Meet the Monypennys, taking the North West's street food scene by storm
The street food sector has been hit hard by the pandemic but two business-savvy brothers have beaten the odds by launching their third permanent venue in the North West this summer. MorMor is set to open in Liverpool’s new General Post Office food hall in June, serving up small plates inspired by the flavours and cultures of The Levant - a crossroads of western Asia, the eastern Mediterranean and northeast Africa.
Hugo is the madman in this partnership. I try to reign him in with my managerial head
The independent street food venture was started by younger brother Hugo Monypenny, who stumbled across the rich and bold flavours of the Middle East at a restaurant near the bar where he worked. Hugo’s passion for the food led him to cook it for his friends at dinner parties and he started to think if he could turn it into a business.
Hugo said: “I visited a street food spot called Dinerama in Shoreditch and saw the potential for the food I’d been cooking for friends and family.
“I decided to approach Ben Davy, who was the development chef at Belgrave Music Hall in Leeds at the time, about doing a pop-up there. He told me to go away and think about what the brand would look like, choose a name and work on a menu. He loaned me some equipment to get me started.”
The Monypenny brothers’ heritage is a mix of Eastern European and Danish and they were brought up on a culturally diverse diet, with cooking and food ever present in their family kitchen. No surprise then that Hugo would end up starting MorMor from his mum’s kitchen, drawing inspiration for the name from the Danish word for Grandmother, “MorMor”.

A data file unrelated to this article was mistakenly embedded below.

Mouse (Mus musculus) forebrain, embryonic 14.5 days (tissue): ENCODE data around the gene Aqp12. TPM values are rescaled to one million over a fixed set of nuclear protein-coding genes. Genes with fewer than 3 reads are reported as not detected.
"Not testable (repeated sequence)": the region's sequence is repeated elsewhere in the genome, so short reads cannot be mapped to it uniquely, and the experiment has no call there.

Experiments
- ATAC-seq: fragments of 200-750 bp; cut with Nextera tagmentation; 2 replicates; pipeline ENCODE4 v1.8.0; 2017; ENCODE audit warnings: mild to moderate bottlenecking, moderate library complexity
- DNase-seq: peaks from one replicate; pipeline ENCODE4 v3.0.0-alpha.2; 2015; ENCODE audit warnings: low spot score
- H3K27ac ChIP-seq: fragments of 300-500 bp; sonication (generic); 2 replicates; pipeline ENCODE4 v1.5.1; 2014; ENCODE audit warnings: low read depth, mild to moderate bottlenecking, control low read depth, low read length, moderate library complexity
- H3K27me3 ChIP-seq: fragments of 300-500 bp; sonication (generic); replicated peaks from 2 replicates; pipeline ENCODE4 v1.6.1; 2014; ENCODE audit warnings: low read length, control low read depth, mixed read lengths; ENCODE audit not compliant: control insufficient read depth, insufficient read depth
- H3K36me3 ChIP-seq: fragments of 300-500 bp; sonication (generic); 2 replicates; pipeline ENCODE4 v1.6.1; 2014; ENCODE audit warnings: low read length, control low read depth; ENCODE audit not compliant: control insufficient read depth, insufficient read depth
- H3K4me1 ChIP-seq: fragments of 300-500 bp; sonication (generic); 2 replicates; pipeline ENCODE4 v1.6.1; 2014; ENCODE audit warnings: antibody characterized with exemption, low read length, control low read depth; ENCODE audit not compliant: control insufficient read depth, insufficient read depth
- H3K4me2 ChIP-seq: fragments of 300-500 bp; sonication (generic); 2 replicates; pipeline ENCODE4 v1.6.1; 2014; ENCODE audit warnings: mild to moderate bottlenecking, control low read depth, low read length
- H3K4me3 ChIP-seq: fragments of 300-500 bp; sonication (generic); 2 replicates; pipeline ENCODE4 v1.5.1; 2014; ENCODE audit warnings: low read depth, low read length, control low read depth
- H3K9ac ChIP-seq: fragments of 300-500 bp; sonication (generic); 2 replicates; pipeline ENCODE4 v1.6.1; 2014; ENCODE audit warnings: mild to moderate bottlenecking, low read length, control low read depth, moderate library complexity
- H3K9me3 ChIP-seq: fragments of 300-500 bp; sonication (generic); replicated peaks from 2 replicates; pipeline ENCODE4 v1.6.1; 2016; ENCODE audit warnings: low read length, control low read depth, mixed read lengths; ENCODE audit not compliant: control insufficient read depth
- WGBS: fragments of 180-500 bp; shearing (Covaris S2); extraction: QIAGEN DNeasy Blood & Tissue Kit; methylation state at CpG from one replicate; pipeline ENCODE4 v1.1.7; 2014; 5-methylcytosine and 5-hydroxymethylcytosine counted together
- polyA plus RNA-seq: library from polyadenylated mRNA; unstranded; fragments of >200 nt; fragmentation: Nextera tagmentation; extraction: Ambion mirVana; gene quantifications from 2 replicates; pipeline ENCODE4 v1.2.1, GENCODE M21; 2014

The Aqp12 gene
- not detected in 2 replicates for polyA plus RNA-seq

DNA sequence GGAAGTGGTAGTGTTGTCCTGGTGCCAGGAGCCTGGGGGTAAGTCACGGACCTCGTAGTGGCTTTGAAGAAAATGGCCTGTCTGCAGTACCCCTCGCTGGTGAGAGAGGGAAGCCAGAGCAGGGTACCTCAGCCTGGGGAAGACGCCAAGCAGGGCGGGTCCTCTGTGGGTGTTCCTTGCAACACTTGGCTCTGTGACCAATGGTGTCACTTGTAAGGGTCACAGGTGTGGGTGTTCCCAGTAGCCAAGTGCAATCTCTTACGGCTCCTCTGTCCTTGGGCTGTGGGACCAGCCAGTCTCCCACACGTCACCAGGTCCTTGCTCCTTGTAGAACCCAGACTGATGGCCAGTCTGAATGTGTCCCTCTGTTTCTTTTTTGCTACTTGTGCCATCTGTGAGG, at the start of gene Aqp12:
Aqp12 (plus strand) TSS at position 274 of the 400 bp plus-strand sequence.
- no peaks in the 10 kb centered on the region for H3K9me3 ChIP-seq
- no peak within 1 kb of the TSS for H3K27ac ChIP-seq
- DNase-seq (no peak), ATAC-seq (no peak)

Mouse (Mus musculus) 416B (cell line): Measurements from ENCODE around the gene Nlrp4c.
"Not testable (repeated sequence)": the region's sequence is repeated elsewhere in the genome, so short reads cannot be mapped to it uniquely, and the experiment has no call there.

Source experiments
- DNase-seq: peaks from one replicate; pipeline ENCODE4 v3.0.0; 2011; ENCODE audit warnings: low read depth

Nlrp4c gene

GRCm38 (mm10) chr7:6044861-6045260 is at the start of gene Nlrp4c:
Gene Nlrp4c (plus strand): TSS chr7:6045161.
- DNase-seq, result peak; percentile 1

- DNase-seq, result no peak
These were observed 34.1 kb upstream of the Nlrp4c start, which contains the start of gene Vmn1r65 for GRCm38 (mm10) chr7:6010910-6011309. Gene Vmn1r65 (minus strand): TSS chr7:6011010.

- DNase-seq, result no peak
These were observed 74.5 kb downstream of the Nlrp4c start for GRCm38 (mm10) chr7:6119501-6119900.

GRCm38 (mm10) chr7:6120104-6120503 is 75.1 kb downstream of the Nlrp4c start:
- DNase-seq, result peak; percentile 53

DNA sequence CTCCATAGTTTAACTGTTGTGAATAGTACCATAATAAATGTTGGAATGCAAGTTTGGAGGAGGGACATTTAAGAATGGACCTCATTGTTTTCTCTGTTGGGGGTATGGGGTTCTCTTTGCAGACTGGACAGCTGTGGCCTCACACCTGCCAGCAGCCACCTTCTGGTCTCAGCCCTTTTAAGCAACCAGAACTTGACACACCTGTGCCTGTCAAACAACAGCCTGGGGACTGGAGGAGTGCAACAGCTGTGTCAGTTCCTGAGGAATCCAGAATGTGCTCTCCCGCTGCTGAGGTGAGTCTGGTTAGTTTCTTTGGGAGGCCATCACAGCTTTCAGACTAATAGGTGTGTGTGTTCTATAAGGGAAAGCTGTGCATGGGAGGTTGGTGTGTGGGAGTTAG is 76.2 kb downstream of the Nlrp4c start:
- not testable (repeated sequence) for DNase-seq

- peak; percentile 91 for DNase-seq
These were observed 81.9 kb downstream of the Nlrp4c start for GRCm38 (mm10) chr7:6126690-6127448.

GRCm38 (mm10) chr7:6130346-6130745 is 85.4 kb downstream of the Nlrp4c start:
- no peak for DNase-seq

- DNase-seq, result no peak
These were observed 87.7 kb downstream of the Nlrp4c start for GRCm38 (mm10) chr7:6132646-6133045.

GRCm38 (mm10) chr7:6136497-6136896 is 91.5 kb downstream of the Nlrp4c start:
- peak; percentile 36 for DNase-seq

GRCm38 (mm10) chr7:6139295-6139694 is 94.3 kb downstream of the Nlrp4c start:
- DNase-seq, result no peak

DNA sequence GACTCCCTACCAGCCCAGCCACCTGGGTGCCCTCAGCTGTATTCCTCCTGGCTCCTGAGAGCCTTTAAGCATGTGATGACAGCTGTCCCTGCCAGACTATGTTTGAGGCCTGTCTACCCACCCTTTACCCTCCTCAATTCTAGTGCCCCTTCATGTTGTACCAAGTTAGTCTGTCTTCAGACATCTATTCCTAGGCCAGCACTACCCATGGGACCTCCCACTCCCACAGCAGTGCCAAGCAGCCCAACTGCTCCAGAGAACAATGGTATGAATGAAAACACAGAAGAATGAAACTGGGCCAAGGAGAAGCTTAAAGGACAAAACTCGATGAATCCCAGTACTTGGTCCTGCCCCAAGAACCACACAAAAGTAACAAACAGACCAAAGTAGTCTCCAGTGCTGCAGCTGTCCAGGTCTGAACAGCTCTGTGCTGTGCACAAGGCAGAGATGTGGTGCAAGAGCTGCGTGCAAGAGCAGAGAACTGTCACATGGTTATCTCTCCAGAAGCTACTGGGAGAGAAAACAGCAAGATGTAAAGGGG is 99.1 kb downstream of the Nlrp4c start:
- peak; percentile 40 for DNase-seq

Hugo says: “I did about 56 events between launching MorMor in 2018 and March 2019 so I knew I was doing something right. I had found a niche cuisine that people liked. At the time things were a bit hectic and I was prepping solo for around 14 hours a day out of my mum’s kitchen before I moved into a proper prep kitchen with James from Little Bao Boy.”
In the early beginnings of MorMor, Hugo’s brother Josh was living in Sweden and working as a bar manager. After moving back to the UK in late 2018, Josh helped Hugo to develop the business at more street food events. When the boys were invited to take a spot at Kommune in Sheffield in 2019, they decided to partner up full time and push the brand forward, securing a second permanent residency at Hatch in Manchester.
Down the Hatch
Josh said: “Confirmation of the residency at Hatch was really exciting because, at the same time, we took on a warehouse space that we turned into a prep kitchen and we were looking forward to 2020 being a year full of music festivals and events. We were ready and raring to go, but then Covid hit and those plans got massively put on the back burner.”
With the pandemic hitting MorMor in much the same way as it hit the entire hospitality industry, the brothers took this time to come up with new concepts for their brand. Noticing another gap in the market, they hit upon the idea of an Italian food stop called Paisano and a smash burger concept, called Good Boy Burger.
Street food at MetQuarter
Josh said: “Hugo is the madman in this partnership. I try to reign him in with my managerial head, but his passion for what he does, and his non-stop attitude, spurs him on to seek out new opportunities all of the time.
“It’s crazy that we went from barely seeing each other for ten years to living and working together over the last two years. It has been a wild ride so far with some pretty cool things to come.”
The GPO food hall at Liverpool’s Metquarter opens in May and says it aims to champion local indie food operators and showcase a wide range of cuisines. MorMor will join an eclectic line-up of traders including Chit 'n' Chaat, Thai 25, Monkeyboard Coffee, Jail Bird Nashville Fried Chicken, Konjo Kitchen and Patty B’s Burgers.
Follow the adventures of MorMor and the MonyPenny brothers on Instagram and keep an eye out for their 1967 Fiat food truck at events across the North this summer.